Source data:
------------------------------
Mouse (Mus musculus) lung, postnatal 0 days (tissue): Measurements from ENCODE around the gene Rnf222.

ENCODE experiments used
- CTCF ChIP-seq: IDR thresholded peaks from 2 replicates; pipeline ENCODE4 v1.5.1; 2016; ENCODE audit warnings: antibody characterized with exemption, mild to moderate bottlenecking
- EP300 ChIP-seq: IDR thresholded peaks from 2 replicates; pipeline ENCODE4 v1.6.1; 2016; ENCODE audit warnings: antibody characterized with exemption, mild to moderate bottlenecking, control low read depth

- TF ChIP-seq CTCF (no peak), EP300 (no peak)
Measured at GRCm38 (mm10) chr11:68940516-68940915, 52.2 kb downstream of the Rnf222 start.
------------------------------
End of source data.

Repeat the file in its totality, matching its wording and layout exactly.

Mouse (Mus musculus) lung, postnatal 0 days (tissue): Measurements from ENCODE around the gene Rnf222.

ENCODE experiments used
- CTCF ChIP-seq: IDR thresholded peaks from 2 replicates; pipeline ENCODE4 v1.5.1; 2016; ENCODE audit warnings: antibody characterized with exemption, mild to moderate bottlenecking
- EP300 ChIP-seq: IDR thresholded peaks from 2 replicates; pipeline ENCODE4 v1.6.1; 2016; ENCODE audit warnings: antibody characterized with exemption, mild to moderate bottlenecking, control low read depth

- TF ChIP-seq CTCF (no peak), EP300 (no peak)
Measured at GRCm38 (mm10) chr11:68940516-68940915, 52.2 kb downstream of the Rnf222 start.